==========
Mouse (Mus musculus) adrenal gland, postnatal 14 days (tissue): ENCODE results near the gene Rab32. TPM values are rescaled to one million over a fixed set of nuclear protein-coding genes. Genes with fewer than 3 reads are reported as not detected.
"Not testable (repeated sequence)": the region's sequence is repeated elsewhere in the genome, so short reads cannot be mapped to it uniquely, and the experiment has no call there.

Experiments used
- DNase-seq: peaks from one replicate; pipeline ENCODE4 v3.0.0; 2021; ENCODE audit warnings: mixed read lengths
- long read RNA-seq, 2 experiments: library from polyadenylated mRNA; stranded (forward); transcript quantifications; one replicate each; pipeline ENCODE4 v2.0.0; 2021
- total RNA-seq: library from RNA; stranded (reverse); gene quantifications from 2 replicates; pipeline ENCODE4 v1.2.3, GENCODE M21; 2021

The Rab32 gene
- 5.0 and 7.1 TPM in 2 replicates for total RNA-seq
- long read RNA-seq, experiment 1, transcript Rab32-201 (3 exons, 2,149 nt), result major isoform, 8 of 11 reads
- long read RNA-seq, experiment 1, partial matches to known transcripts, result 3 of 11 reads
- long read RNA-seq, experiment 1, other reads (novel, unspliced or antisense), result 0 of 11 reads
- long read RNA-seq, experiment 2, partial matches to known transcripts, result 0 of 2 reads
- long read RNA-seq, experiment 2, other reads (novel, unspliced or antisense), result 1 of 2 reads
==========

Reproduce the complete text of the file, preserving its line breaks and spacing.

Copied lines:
Mouse (Mus musculus) adrenal gland, postnatal 14 days (tissue): ENCODE results near the gene Rab32. TPM values are rescaled to one million over a fixed set of nuclear protein-coding genes. Genes with fewer than 3 reads are reported as not detected.
"Not testable (repeated sequence)": the region's sequence is repeated elsewhere in the genome, so short reads cannot be mapped to it uniquely, and the experiment has no call there.

Experiments used
- DNase-seq: peaks from one replicate; pipeline ENCODE4 v3.0.0; 2021; ENCODE audit warnings: mixed read lengths
- long read RNA-seq, 2 experiments: library from polyadenylated mRNA; stranded (forward); transcript quantifications; one replicate each; pipeline ENCODE4 v2.0.0; 2021
- total RNA-seq: library from RNA; stranded (reverse); gene quantifications from 2 replicates; pipeline ENCODE4 v1.2.3, GENCODE M21; 2021

The Rab32 gene
- 5.0 and 7.1 TPM in 2 replicates for total RNA-seq
- long read RNA-seq, experiment 1, transcript Rab32-201 (3 exons, 2,149 nt), result major isoform, 8 of 11 reads
- long read RNA-seq, experiment 1, partial matches to known transcripts, result 3 of 11 reads
- long read RNA-seq, experiment 1, other reads (novel, unspliced or antisense), result 0 of 11 reads
- long read RNA-seq, experiment 2, partial matches to known transcripts, result 0 of 2 reads
- long read RNA-seq, experiment 2, other reads (novel, unspliced or antisense), result 1 of 2 reads